I often ask setting leaders what the hardest part of being a manager is, and nine times out of 10 the response is ‘managing staff’. Many managers feel that their qualifications haven’t prepared them for managing people, so we rely on our own experiences of being managed, things we’ve read and conversations we’ve had with others to guide our approach. In some cases, managers have inherited a performance management system and don’t know if it’s right or how to make changes.
We can therefore understand why performance management was a significant area of concern within ‘requires improvement’ and ‘inadequate inspection’ reports in both the summer and autumn term 2017. One in eight reports in the summer, and one in 11 in the autumn, highlighted the need to take a closer look at performance management arrangements. These were the common issues:
- Induction was not effective in helping staff to understand their roles and responsibilities.
- Systems used to support professional development lacked rigour and, as a result, the management team were not effective in tackling under-performance.
- Arrangements for supervision, training and professional development did not focus enough on improving the quality of teaching and learning, or outcomes for children.
- Arrangements for performance management were in place but were ineffective and lacked focus; professional development was not prioritised so staff were not developing their knowledge and skills.
- Management committees/proprietors did not ensure that managers were well supported to improve their practice.
- Supervision was not sufficiently rigorous to help staff understand their roles and responsibilities, to identify what they do well and where they may need support.
- The management team did not ensure that performance management systems were followed consistently.
PERFORMANCE MANAGEMENT ARRANGEMENTS: MAKING THEM EFFECTIVE
Induction should provide new employees with an understanding of our ethos, what we do, how we do it, our expectations for the role, and the role of others within our setting. The foundations we lay during the first few critical weeks with a new staff member will heavily influence their integration into our team, the way they respond to the needs of children and their ability to put policies into practice. It will also determine how quickly they adapt to their new role.
Job descriptions are a good start, but we also need policies or even a staff handbook to guide what staff do, how they do it and how often. Helping staff to understand what all of this looks like in practice is time well spent. By setting our expectations and the standards to which staff need to work, we create a framework that can be used to judge performance.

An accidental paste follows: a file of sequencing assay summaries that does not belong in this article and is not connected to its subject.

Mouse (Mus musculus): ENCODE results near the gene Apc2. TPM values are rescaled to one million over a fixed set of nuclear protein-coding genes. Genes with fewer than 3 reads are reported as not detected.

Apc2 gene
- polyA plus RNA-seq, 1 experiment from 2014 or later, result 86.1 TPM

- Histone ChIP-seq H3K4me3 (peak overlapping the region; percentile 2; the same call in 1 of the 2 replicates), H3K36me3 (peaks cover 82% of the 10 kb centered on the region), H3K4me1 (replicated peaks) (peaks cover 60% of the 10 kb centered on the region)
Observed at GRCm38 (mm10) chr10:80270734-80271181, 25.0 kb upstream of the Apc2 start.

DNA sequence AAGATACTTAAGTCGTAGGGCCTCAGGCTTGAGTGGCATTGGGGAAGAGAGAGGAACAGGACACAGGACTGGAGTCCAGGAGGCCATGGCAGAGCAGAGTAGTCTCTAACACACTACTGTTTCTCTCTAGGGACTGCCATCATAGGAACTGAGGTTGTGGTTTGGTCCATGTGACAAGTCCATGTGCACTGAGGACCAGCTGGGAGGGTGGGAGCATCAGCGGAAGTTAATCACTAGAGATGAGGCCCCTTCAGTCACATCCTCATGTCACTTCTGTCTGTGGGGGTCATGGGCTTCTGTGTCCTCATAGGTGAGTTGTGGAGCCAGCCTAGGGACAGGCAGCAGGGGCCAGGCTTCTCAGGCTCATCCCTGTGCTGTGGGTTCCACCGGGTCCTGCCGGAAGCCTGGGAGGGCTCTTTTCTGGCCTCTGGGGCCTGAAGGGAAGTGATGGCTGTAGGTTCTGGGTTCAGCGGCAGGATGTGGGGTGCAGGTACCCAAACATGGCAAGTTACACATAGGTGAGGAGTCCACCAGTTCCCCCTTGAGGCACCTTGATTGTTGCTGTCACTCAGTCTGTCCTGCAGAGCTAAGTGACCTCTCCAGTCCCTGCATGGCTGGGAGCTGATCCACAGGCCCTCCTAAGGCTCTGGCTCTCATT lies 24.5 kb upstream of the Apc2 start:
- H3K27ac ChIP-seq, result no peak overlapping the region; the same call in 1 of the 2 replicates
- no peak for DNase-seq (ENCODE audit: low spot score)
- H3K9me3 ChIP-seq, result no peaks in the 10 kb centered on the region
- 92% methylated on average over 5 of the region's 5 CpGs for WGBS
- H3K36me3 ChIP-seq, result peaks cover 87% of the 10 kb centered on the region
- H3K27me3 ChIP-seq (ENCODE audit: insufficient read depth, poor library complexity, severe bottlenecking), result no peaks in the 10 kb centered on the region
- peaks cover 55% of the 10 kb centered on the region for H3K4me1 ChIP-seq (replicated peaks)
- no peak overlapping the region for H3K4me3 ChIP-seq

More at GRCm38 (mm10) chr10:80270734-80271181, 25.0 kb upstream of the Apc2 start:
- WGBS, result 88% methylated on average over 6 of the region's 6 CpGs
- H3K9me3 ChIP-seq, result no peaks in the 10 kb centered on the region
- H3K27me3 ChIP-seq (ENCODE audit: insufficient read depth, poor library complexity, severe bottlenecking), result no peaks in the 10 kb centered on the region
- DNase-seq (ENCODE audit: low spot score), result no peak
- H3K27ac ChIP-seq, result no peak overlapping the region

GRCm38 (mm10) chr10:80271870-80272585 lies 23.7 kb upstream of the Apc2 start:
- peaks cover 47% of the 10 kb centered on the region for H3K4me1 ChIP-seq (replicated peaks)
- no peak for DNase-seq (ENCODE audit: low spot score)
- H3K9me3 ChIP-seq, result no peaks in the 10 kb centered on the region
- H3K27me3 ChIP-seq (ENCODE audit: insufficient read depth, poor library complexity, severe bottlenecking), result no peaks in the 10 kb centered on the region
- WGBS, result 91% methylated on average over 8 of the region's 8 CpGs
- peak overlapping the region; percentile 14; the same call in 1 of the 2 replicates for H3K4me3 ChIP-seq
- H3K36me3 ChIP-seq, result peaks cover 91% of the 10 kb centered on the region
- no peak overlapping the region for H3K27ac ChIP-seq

Where’s the evidence?
To truly understand where our staff team’s strengths and areas for development lie, we need a rounded view of what they know, understand and can do. Through monitoring activities such as observations of adult:child interactions, the way the environment is maintained and enhanced, their ability to respond to incidents, accidents and safeguarding issues, as well as reviews of key child observations, learning journals and planning, etc. we’ll start to get an understanding of where practice is secure and where support or training may be needed.
HOW TO FIND THE TIME
Sharing the load
Evidence doesn’t need to be generated solely by us, as managers. There are others who can provide a useful view: a deputy could observe practice and provide feedback on what’s working well and where improvements are needed; the SENDCO could look at how well each staff member responds to the emerging needs of children, and room leaders and safeguarding leads could also be involved. If you work in a smaller setting and are the SENDCO and safeguarding lead, you could use feedback from peer-on-peer observations.
Moving practice forward
Once we’ve got a rounded view of practice, we can sit down with each staff member and have an informed conversation about their performance, the progress of their key children and any safeguarding concerns. From there we’ll be able to identify a small number of performance targets and agree on a timeframe for completion. Through our discussions, we’ll also be able to focus on any training or support that the staff member needs to move their practice forward. Performance discussions are also an ideal time to chat about health and well-being. Long periods between face-to-face meetings make it extremely difficult to manage under-performance, or to even spot problems. Regular performance discussions will help to keep everyone on track.
Practitioners often find it difficult to talk about themselves. We can make this easier by circulating questions that will help them to reflect on their practice and the things they have done. Questions should support staff to think about what’s going well and areas of development, the progress of key children, concerns about the lack of progress and whether interventions are working. Staff also need time to think about the progress made against their own performance targets.
Next month’s focus is monitoring and evaluation systems.
Pennie Akehurst is managing director of Early Years Fundamentals, www.eyfundamentals.org